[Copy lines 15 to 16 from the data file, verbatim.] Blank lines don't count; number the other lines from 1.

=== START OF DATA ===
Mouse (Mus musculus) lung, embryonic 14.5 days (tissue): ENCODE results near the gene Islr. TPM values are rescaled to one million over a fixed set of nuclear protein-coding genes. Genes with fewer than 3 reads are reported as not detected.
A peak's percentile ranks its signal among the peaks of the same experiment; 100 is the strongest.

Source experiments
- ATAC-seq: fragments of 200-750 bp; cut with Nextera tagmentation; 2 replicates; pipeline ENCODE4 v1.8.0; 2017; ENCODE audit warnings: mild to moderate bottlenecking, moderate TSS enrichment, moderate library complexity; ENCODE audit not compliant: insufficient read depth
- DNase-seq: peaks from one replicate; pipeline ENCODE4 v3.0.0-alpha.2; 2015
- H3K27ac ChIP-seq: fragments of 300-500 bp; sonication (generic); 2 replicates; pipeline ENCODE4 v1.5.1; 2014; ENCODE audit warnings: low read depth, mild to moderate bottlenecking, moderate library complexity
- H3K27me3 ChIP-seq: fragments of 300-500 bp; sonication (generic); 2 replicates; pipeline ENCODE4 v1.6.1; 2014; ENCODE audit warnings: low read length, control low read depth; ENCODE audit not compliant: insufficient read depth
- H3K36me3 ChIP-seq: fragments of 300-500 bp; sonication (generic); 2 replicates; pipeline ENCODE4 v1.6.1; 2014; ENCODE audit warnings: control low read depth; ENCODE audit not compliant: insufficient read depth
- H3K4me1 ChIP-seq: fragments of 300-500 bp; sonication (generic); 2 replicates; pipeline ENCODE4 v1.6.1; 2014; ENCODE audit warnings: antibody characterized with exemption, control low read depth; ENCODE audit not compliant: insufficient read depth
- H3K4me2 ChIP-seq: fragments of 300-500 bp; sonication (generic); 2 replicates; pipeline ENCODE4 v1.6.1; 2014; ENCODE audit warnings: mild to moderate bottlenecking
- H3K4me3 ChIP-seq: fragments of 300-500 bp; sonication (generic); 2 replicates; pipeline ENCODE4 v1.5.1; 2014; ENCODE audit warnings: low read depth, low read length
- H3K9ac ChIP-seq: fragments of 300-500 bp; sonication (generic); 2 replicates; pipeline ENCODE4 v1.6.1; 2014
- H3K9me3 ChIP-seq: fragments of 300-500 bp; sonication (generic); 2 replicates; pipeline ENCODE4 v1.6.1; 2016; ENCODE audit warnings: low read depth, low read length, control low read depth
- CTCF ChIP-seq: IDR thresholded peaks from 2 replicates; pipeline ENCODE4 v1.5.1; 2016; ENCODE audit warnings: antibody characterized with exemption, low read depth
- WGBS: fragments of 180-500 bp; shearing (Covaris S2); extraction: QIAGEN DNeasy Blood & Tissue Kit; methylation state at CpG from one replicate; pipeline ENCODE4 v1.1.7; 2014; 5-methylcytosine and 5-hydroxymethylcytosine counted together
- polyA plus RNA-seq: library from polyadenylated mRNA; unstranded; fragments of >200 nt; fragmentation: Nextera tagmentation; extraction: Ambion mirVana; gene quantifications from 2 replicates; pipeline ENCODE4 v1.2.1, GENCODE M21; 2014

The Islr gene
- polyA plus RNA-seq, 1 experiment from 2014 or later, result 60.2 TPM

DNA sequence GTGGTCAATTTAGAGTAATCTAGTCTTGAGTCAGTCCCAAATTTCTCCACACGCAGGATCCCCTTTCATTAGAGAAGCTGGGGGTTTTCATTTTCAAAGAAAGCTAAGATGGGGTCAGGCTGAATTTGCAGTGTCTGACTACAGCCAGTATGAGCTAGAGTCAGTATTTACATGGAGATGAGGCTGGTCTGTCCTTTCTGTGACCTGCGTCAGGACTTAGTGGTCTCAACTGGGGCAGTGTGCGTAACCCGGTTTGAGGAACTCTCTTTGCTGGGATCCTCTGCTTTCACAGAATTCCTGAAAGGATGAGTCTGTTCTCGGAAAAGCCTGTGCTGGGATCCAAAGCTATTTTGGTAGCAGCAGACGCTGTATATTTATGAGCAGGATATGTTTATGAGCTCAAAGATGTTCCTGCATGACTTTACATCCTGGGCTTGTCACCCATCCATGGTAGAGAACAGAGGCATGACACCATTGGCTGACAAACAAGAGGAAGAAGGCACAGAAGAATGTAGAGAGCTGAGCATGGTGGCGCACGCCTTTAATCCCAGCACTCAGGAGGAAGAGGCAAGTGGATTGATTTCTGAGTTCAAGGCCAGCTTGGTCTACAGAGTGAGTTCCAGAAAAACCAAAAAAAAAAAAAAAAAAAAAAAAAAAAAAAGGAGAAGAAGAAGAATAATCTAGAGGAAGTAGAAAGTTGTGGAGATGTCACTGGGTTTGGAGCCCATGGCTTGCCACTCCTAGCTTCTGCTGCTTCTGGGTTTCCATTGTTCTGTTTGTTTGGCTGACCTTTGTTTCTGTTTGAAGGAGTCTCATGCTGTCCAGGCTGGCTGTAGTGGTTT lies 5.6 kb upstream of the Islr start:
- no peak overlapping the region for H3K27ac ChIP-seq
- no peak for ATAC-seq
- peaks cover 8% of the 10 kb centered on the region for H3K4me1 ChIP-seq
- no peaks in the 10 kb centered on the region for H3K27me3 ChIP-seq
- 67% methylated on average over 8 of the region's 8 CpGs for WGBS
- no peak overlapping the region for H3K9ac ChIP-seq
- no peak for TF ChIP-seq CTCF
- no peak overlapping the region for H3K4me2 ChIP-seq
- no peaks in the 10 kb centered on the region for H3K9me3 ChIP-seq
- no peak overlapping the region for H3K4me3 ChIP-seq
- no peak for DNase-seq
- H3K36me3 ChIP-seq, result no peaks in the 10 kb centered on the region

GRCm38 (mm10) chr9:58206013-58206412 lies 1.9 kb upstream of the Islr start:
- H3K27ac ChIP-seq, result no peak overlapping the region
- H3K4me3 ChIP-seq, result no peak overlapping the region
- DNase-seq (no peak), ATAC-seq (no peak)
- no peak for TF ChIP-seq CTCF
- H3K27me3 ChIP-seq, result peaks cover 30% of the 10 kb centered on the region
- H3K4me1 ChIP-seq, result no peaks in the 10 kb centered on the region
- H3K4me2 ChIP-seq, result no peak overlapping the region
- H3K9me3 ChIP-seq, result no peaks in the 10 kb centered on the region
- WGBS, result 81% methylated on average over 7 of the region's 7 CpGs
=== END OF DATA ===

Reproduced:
- WGBS: fragments of 180-500 bp; shearing (Covaris S2); extraction: QIAGEN DNeasy Blood & Tissue Kit; methylation state at CpG from one replicate; pipeline ENCODE4 v1.1.7; 2014; 5-methylcytosine and 5-hydroxymethylcytosine counted together
- polyA plus RNA-seq: library from polyadenylated mRNA; unstranded; fragments of >200 nt; fragmentation: Nextera tagmentation; extraction: Ambion mirVana; gene quantifications from 2 replicates; pipeline ENCODE4 v1.2.1, GENCODE M21; 2014